Date of Award


Document Type


Degree Name

Master of Arts (MA)



First Advisor

Lisa L. Scherer

Second Advisor

C. Raymond Millimet

Third Advisor

James M. Thomas


The employment interview has traditionally been regarded as having low reliability and validity for predicting job performance. This assumption has been challenged recently by research findings which indicate improved reliability and validity for structured interview formats (Arvey & Campion, 1982). The situational interview in particular is associated with strong predictive accuracy; this fact has sparked debate regarding the source of this enhanced validity. This study tested Hunter and Hirsh's (1987) notion that situational interview validity is derived from its measurement of cognitive ability. In addition, their theory that the situational interview operates as an orally administered intelligence test for new employees and as a job knowledge test as well for job incumbents was assessed. Subjects were 113 graduate and undergraduate students at a large Midwestern university who took part in a simulated Graduate Teaching Assistant selection procedure. Results indicate that situational interview performance contains a cognitive component as predicted, but that other structured interview formats contain this component as well. Job experience was found to moderate the relationship between intelligence and situational interview performance as predicted, but only some of the time. Job knowledge was not supported as a mechanism by which this moderation might occur. The results of this investigation suggest that situational interview validity may be due to factors beyond the measurement of cognitive aptitude, and that intelligence and job knowledge may be measured for different types of interviewees only under certain conditions.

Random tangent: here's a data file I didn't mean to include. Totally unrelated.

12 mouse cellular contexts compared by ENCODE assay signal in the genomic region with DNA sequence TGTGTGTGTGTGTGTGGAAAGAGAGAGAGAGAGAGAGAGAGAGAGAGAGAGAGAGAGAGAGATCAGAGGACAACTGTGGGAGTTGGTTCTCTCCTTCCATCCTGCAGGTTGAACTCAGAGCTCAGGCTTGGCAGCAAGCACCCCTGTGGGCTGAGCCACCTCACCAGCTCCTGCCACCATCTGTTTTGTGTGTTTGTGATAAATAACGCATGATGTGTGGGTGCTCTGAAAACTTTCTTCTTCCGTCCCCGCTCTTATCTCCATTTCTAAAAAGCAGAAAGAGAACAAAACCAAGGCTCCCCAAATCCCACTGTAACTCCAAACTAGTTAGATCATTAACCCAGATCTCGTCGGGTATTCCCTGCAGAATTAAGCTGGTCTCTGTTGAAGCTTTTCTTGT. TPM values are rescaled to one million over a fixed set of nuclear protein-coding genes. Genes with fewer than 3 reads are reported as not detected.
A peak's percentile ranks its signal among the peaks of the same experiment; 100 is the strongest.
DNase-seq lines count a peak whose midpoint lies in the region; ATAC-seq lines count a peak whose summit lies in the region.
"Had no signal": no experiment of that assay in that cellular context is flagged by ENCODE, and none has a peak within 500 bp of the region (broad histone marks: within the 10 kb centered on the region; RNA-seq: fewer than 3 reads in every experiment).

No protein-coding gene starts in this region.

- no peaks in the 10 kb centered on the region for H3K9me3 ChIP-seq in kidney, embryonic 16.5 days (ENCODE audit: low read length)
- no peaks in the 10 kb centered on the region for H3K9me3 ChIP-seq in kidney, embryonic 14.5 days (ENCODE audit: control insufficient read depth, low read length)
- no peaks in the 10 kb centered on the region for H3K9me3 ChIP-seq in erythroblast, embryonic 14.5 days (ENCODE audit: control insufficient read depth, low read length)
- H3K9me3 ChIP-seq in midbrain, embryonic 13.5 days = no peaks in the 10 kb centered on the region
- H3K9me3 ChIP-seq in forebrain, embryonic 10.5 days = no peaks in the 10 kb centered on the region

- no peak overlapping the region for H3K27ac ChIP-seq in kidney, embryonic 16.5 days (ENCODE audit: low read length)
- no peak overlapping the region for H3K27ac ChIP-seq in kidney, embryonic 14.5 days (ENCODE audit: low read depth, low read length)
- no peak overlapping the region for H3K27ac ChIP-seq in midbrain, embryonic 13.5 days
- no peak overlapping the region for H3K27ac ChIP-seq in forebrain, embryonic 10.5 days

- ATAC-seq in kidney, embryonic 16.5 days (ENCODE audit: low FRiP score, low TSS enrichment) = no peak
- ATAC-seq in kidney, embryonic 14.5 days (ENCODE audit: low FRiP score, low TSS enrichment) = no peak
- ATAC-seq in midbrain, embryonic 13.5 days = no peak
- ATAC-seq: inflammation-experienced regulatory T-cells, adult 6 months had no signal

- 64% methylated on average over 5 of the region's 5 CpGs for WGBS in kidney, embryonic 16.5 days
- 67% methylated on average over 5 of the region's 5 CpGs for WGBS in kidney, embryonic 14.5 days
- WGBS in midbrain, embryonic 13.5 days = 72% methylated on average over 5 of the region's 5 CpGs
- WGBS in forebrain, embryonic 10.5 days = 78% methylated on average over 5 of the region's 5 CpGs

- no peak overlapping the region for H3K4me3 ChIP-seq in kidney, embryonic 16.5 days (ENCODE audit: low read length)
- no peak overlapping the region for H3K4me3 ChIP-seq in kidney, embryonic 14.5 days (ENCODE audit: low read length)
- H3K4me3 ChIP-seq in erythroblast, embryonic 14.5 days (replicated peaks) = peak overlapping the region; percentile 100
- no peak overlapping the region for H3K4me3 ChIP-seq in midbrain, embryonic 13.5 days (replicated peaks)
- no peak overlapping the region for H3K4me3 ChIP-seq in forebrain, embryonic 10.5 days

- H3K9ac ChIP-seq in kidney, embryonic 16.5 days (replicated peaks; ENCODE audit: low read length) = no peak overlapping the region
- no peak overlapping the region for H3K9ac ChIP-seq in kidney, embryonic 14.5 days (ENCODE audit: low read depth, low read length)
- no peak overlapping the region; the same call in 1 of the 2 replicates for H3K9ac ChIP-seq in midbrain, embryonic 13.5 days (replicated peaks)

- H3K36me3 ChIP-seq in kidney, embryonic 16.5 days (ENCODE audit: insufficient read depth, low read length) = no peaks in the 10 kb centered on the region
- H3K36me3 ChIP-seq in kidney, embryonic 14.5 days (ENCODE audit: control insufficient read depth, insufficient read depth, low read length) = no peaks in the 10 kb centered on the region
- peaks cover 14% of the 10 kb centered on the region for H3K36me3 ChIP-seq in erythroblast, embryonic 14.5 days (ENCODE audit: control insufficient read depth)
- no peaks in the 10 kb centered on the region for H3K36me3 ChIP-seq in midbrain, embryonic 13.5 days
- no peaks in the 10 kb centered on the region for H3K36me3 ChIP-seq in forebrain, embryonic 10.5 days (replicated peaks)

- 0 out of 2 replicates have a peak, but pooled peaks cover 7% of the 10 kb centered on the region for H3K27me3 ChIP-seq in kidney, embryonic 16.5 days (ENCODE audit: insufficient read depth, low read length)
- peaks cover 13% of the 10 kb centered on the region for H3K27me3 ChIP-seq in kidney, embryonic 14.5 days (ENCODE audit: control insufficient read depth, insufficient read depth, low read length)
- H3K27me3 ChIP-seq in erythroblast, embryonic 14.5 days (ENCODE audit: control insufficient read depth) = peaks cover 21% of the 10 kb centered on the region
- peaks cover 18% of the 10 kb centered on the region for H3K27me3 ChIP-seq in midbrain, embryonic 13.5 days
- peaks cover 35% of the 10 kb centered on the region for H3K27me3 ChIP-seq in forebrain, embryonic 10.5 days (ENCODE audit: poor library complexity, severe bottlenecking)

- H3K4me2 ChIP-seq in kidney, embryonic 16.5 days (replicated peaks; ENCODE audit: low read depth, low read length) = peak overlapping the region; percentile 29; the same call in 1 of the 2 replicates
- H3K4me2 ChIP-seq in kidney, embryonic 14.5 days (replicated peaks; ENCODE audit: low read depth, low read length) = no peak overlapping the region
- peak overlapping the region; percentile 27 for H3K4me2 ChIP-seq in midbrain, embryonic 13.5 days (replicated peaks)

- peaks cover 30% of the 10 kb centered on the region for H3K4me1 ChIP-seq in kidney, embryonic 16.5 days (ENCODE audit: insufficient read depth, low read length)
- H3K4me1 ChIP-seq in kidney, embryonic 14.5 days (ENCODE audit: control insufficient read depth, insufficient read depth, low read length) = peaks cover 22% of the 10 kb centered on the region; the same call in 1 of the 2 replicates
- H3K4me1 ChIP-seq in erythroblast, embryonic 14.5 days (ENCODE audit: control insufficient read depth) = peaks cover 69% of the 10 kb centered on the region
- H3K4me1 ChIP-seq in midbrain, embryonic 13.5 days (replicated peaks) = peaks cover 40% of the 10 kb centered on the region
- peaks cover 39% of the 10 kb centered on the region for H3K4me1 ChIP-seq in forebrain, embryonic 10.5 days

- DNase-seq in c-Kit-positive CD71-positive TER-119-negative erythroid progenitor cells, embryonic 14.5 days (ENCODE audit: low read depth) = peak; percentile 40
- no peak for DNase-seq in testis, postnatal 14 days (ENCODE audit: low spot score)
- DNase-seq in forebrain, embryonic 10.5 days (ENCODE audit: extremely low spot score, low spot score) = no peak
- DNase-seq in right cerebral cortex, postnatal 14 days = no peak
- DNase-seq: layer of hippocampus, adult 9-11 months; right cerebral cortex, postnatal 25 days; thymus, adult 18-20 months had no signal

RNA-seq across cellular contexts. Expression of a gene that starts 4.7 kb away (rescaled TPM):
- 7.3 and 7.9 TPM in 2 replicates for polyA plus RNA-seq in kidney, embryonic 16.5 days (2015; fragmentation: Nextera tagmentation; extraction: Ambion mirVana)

Thesis Presented to the Department of Psychology and the Faculty of the Graduate College University of Nebraska In Partial Fulfillment of the Requirements for the Degree Master of Arts University of Nebraska at Omaha.

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